MH: What was it like for you, fighting on the Russian Front?

Degrelle: Well, that was where the real war was. The greatest threat was from Communist Russia, and the Western Allies discovered this only too late—we live in the world created by this today. As far as my memories of Russia go, it must be the weather, especially the bitter winters, and the endless steppe that goes forever. We were not prepared for this environment. The Russians were used to it and were well clothed to resist the cold. The greatest assets we had were the opportunity to strip Russian dead and take their padded clothing and felt boots, as well as those marvelous fur hats. They were very adapted to ski warfare, which we also used, and were perhaps even better at it, since we were “Edelweiss” [Alpenjäger] trained as well.

MH: What was the worst aspect of fighting on the Russian Front?

Degrelle: The partisan war was the worst. We had to adapt immediately to every situation, and the situation always changed. This was especially bad, since they did not wear uniforms and could blend into any village. A typical day was when we moved all night on foot, sometimes with trucks and always looking for the next ambush. The Soviets sent artillery in to try and channel us into their killing zones, but we hit the earth and pushed through, taking casualties every time. The largest partisan fighting I was involved in was near the road at Cherkassy, where the partisan cavalry attacked and withdrew quickly. I ordered my men not to pursue, as it was not our mission. When we linked up with members of the Fourth Panzer Army, we felt safer. But that was just the beginning.

MH: You wrote about Soviet atrocities in your book Campaign in Russia. Would you describe some of the things you witnessed during the war on both sides?

Degrelle: The partisans were usually the worst group to be captured by; they gouged out eyes, cut off fingers, genitalia, toes, and would butcher a man in front of his comrades before beginning their field interrogation. This was confirmed both by soldiers who escaped captivity and defecting partisans who were sickened by the sight and later joined the anti-Stalinist cause. One even had photographs that were turned over to the intelligence section of the Second SS Panzer Army. I saw them. I saw a young German soldier, part of a reconnaissance patrol that had disappeared, who had his legs crudely amputated at the knees with a saw or knife. We could see that even dying after this procedure he had managed to crawl several meters with his fingers. Another SS man had been crucified alive and his genitals removed and stuffed in his mouth. Several times we witnessed the Soviets and partisans retreating after a battle, stopping long enough to kill our wounded, usually by smashing their heads with their weapons or using a bayonet, shovel, ax handle or knife. This did nothing to engender a more humane attitude toward the partisans when they were captured.

MH: What was the atmosphere like fighting next to the other European volunteers?

Degrelle: Well, the Russians certainly hated the Italians, I think even more than they hated the Germans, which I wrote about. I remember Italians being killed and tortured in horrible ways. Once a group of prisoners was stripped of their clothes and dowsed in ice water and allowed to freeze to death. This was during the winter, and they died by being frozen alive. They even killed doctors and the chaplain. We discovered these events after recapturing a couple of villages. It was absolutely horrible.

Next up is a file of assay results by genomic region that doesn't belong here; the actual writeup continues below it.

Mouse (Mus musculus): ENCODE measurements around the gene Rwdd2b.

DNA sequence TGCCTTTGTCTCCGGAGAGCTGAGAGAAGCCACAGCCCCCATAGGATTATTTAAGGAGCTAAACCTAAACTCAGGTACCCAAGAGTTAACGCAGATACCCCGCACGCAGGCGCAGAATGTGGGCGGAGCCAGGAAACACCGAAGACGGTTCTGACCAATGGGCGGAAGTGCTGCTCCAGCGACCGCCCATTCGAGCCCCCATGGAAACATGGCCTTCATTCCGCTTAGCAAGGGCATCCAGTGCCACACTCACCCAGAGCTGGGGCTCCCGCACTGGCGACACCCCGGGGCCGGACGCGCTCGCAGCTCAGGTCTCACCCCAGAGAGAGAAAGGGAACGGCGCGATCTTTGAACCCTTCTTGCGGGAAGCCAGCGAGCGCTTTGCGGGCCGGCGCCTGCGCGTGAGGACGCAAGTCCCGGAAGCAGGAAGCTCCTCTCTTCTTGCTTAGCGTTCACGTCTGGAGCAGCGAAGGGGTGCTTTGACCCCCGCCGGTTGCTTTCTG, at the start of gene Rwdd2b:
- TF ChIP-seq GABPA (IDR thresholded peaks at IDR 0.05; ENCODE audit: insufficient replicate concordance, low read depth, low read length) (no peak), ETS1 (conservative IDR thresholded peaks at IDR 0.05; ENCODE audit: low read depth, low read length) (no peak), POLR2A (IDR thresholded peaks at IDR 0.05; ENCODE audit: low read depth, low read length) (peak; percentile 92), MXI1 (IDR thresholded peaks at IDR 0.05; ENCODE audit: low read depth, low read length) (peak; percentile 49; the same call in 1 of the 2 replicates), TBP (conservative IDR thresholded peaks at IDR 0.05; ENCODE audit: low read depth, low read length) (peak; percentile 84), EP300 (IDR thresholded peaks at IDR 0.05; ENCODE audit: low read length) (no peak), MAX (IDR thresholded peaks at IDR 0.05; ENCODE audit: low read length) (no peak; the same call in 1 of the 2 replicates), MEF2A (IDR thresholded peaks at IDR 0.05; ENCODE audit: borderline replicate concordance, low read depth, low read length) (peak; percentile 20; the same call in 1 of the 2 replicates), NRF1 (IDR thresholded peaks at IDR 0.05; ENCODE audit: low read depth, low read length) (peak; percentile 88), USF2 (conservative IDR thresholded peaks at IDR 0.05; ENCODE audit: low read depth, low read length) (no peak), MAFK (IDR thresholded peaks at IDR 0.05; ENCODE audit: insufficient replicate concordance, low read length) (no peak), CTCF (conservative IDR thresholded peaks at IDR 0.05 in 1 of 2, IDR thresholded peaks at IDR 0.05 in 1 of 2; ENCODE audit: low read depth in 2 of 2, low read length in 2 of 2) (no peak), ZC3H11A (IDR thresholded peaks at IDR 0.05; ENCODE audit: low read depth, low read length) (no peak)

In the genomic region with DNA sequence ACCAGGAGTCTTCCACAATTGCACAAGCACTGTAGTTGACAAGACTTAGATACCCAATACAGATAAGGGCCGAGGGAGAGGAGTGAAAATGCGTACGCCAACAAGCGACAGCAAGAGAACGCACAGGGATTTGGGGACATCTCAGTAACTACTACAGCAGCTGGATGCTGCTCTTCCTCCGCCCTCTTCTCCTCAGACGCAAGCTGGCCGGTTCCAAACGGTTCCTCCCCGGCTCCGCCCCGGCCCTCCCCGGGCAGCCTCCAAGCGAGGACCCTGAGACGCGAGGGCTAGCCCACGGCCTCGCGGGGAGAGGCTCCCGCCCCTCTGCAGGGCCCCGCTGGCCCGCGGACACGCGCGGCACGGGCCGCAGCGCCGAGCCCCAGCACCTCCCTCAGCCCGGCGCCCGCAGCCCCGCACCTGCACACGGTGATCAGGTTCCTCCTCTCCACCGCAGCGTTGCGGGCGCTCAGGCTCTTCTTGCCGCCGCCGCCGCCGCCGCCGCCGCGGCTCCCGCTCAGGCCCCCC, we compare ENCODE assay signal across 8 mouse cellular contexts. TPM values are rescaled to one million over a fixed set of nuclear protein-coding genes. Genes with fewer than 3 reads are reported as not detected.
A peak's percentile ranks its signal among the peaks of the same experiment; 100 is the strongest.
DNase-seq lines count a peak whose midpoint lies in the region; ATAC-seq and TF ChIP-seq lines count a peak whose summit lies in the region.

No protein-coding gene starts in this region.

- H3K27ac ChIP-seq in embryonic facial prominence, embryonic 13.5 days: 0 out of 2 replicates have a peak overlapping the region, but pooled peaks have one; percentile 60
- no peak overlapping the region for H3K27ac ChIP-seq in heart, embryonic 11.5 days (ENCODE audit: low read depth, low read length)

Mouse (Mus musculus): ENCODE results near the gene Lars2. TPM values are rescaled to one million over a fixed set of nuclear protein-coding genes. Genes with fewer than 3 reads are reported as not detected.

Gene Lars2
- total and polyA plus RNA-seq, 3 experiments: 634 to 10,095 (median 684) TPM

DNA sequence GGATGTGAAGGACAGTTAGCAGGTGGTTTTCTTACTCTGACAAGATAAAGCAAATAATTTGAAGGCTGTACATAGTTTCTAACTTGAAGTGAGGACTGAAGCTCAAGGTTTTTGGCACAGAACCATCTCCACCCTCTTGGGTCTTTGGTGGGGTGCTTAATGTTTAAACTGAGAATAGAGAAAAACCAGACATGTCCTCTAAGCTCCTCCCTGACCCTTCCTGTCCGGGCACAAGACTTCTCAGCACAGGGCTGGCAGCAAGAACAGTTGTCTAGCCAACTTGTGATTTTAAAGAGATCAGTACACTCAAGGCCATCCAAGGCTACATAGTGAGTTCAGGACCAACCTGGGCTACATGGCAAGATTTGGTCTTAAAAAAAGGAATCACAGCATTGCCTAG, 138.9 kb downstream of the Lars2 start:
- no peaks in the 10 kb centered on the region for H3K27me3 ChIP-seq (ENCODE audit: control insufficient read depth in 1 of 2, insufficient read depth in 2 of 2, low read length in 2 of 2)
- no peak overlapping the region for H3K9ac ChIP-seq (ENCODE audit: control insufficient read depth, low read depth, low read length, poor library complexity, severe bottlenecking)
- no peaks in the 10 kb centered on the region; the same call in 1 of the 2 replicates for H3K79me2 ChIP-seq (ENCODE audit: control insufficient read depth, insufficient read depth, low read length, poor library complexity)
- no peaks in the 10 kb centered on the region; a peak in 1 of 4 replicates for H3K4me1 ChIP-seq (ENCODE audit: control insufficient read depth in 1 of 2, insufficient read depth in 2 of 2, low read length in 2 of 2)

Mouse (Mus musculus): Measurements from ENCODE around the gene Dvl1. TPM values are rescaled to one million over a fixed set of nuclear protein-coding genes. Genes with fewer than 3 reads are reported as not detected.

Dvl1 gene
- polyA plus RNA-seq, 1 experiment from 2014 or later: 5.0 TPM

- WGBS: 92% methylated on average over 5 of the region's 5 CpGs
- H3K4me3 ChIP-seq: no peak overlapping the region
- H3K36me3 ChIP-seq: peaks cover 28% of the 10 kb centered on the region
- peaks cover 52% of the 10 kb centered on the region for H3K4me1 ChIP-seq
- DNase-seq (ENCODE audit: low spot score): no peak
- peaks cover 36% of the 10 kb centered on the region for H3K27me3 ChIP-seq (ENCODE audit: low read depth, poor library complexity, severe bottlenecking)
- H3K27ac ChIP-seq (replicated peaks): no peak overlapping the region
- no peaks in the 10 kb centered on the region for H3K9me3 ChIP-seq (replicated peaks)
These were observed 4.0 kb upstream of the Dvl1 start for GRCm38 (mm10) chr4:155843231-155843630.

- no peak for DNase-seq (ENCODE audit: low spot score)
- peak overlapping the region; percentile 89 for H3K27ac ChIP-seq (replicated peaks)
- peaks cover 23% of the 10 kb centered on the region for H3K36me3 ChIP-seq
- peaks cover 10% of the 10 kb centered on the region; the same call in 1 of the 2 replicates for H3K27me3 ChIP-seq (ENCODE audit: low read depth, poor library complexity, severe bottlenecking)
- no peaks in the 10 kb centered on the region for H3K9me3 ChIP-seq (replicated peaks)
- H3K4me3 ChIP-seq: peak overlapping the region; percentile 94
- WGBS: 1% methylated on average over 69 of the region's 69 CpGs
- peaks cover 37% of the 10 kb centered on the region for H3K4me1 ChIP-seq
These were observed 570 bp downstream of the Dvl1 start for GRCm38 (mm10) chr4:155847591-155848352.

MH: How were the peasants’ attitudes toward your unit and the Germans?

Degrelle: The peasants were just simple people who had suffered under Josef Stalin and the great promises of communism, and they were for the most part very supportive of us. This was most evident when we attended their religious services. I attended regularly whenever possible, although I am a Catholic. The Russian Orthodox services were handled by priests who had either been in prison, sent to Siberia or living in hiding for many years. We supported their religious freedom, and they responded very well. It was very moving to see parents bring their young children for baptisms and christenings, and the old people holding their icons and crucifixes. They prayed for an end to Stalin and his measures; they also prayed for us to win. Another thing that must be remembered is that we also assisted the peasants in bringing in their crops, protected them from partisan reprisals and gave them jobs. They lived a better life under us for three years than under the Communists during their entire lives. They also gave us great intelligence on partisan and Red Army activity, and worked as translators and scouts. This was especially true in the Ukraine, although sometimes the Germans in charge would do stupid things and destroy the support we had gained. One village I remember was called Baibusy; we had a great relationship with these Ukrainians and others who fled there. They were marvelous. In the Caucasus the anti-Soviet feeling was incredible, especially among the Kalmuks and Armenians, and they fought with us and for us in a fanatical way. Another great memory was an entire village turning out to welcome us as we entered. The people brought out their religious icons and gave us information and valuable intelligence, food, places to stay, everything. The orders from the upper command were to treat the locals humanely; they were our allies. These people became a second family for many of us, and when we left there was a great deal of sadness. Once when Paul Hausser and I attended a religious mass, the people knelt before him as if he were a patriarch, blessing him for his presence and for restoring their religious freedom. With the candles and gilt images it was quite an impressive scene.